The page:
Over spring break, my brother and I were lucky enough to snag some standing room tickets to the Broadway production of Hamilton. We were ecstatic. Not only were we going to New York for the first time, but we were going to see what is arguably the most hyped, most talked about show of this century. Finally, we would be in the proverbial “room where it happens.” We arrived at the theater, settled in, and squeezed each others’ hands as the curtain rose. It was time. After a few songs, when my excited jitters abated, I came to a realization: I was certain beyond a shadow of a doubt that this show was . . . okay.
I know, them’s fightin’ words. Bear with me.
There are things that I liked about it, and things that I didn’t like. I saw areas of excellence and areas for potential improvement. Was it fun? Yes. Did it blow me away? No. Would I pay full price to see it again? Probably not.
The same has been true of the material I’ve been exposed to at Evamere. Some of it is wonderful. Some of it not so much. Everything is a mixed bag, even with a game-changing show like Hamilton. While some may see this disillusion as disheartening, I found it to be comforting. As an outsider, when all you hear about are the glossy highlights of the performance world, it’s easy to think that entry into such a world must be an impossible nut to crack. After a few weeks at Evamere, I became convinced that I could have something to offer the world of theater and film, and that my perspective can be valuable.
Whatever romantic notions one holds about the entertainment industry will be further shattered by the ever-present practically of financing. Sure, you can think of art as a perfectly noble quest for truth and substance, but you still need to fund it. If a tree falls in a forest and nobody’s around to hear it, does it make a sound? If you write a play about a tree falling in a forest and nobody comes to see it, does it matter?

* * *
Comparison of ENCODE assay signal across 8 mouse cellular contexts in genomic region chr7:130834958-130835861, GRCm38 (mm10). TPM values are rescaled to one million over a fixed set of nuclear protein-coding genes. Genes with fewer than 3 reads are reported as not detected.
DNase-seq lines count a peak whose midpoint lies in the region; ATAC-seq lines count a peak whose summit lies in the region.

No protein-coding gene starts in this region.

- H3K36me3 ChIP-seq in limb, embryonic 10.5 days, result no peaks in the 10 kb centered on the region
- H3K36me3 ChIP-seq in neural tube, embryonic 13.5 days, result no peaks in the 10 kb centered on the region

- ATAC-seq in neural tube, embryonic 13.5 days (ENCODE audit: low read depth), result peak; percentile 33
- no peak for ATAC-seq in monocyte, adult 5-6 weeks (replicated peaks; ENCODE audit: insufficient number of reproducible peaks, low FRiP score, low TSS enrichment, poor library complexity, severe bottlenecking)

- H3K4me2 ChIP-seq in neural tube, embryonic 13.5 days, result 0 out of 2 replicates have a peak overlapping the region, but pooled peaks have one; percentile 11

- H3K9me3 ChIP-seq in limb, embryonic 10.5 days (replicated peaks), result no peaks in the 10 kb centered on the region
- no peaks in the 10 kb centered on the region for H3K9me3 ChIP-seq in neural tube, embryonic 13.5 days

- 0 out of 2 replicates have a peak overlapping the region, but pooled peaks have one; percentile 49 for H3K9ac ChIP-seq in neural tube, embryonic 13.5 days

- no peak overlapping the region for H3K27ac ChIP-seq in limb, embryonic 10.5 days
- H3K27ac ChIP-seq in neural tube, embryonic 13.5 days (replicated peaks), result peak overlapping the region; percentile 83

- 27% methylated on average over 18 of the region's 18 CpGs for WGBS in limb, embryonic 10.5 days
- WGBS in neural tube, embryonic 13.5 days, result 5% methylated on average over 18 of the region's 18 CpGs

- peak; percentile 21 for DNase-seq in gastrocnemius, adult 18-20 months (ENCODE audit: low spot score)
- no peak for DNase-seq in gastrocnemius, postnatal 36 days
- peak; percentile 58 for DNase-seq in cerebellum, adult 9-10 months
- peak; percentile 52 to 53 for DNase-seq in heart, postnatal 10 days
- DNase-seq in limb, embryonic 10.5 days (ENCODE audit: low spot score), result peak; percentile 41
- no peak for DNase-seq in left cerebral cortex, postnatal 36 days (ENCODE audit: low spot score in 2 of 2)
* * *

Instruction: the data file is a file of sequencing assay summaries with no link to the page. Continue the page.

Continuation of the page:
A mentor of mine once encouraged me to think of each film or show as a small company with a very specific mission, and I think that analogy is rather accurate. That said, I’ve never seen a company with a business model like those used for theater and film projects. To use theater as an example, upon digging further into the finances of several shows, I gained a greater appreciation for how shockingly impractical and risky the economics of mounting a musical are. Many shows require initial investments of upwards of ten million dollars, and then cost several hundred thousand dollars a week to continue operation. It’s rare for a show to turn much of a profit unless it runs more than a calendar year, which is a lot of performances when you’re doing eight shows a week. Objectively, this is kind of bananas. But, it’s easy to see why people invest in these projects regardless, especially when considering my Evamere co-workers. I have rarely felt so comfortable, welcome, and happy at a job before. The work environment was fun, supportive, and playfully antagonistic. When we ran into disagreements (we’re all very opinionated, after all), we worked together to build a common consensus. I’ve never felt so engaged and excited by work before. My internship engaged my mind fully, and I would wake up in the morning excited to see where the day would take me. I treasure the Evamere team, and I’m going to miss them.
In the world of production, there are so many moving parts, so many variables, and the risk is so high. The world of theater and film is imperfect. Sometimes it’s nonsensical. And frustrating. But I still love it and all that it’s able to do. And so, I’ve resolved to find ways to help improve this world, on any level I can, starting with my final semester at Vanderbilt.
In the fall, I’ll be directing Vanderbilt Off-Broadway’s production of American Idiot, a rock musical based on the Green Day album of the same name. Through my internship, I’ve had the unique opportunity to discuss the show with artists involved in the original Broadway production. By spending time in the New York Performing Arts Library in Lincoln Center, I’ve been able to pour over reviews, interviews, programs, and sketches dating back to the show’s inception. I know that these experiences will better inform my understanding of the musical, and I’m thrilled to have the chance to bring what I’ve learned back to campus. (Side note: performances are January 11-13, 2018; please come and bring friends) What’s next after that? I’m not sure anymore.